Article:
Australian Academic Who Attempted Suicide Should be Freed from Unlawful Confinement in Iran
Scholar Kylie Moore-Gilbert Kept in Bathroom-Like Temporary Holding Cell Since 2018
May 7, 2020 – A British-Australian academic held in isolation in Iran since September 2018, Kylie Moore-Gilbert, has repeatedly attempted suicide and could be in extreme danger, according to information received by the Center for Human Rights in Iran (CHRI).
“Kylie’s cries for help are so loud and desperate that even the walls of one of Iran’s most notorious prisons can’t silence them,” said CHRI Executive Director Hadi Ghaemi.
“The Australian government should heed her pleas and immediately facilitate her access to basic rights that the Iranian government has been denying her for nearly two years, and immediately get her back home where she belongs,” he added.
CHRI calls on the Iranian government to stop violating its own laws and immediately transfer Moore-Gilbert, who is currently in Ward 2A of Tehran’s Evin Prison (controlled by the Islamic Revolutionary Guard Corps’ Intelligence Organization), to the Women’s Ward and allow her unrestricted access to counsel, independent medical treatment, and consular visits.
CHRI also urges the Australian and British governments to immediately facilitate Moore-Gilbert’s release from Iran to prevent her from suffering further harm including contracting COVID-19 or losing her life as other foreign nationals have in Evin Prison, such as photojournalist Zahra Kazemi and sociologist-conservationist Kavous Seyed-Emami, who were both Canadian citizens.
Iran Keeps Tight Light on Moore-Gilbert’s Case, Jailed Attorney’s Husband Speaks Out
Iranian officials have not commented on Moore-Gilbert’s alleged suicide attempts or her current condition. They’ve also provided scant information about her since agents of the IRGC’s Intelligence Organization first arrested her while she was visiting the city of Qom to attend an academic conference.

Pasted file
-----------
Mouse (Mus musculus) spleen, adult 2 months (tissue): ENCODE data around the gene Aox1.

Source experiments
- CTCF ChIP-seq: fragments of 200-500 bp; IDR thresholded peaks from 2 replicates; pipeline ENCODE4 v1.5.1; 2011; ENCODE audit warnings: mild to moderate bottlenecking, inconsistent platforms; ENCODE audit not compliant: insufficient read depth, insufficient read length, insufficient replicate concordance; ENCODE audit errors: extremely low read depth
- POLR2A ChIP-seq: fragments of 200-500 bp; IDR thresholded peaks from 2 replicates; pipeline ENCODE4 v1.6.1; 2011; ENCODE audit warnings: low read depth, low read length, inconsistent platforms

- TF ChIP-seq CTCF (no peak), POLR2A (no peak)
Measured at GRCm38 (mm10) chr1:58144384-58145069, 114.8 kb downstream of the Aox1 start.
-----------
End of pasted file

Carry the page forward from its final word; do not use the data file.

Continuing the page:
Moore-Gilbert’s family did not make her arrest public until September 2019 after her appeal against her 10-year prison sentence on trumped-up espionage charges was denied.
News that Moore-Gilbert, a Middle East scholar and Melbourne University professor, has attempted to commit suicide three times was made public via a Facebook posting by Reza Khandan, a Tehran-based human rights activist and the husband of imprisoned defense attorney Nasrin Sotoudeh.
“We don’t know the details about how she attempted suicide or how she is now, but we do know that she’s being held in horrible, unbearable conditions in the security ward and denied contact with other prisoners and prevented from being transferred to the general ward,” Khandan told CHRI on May 6. “She’s extremely troubled, angry, and unhappy.”
“She is very upset and angry with her family as well as the Australian government and embassy because of their silence about her situation, and during this time she has tried to inform people about her status through letters,” he added. “She doesn’t have the ability to receive money or make purchases from the prison’s commissary.”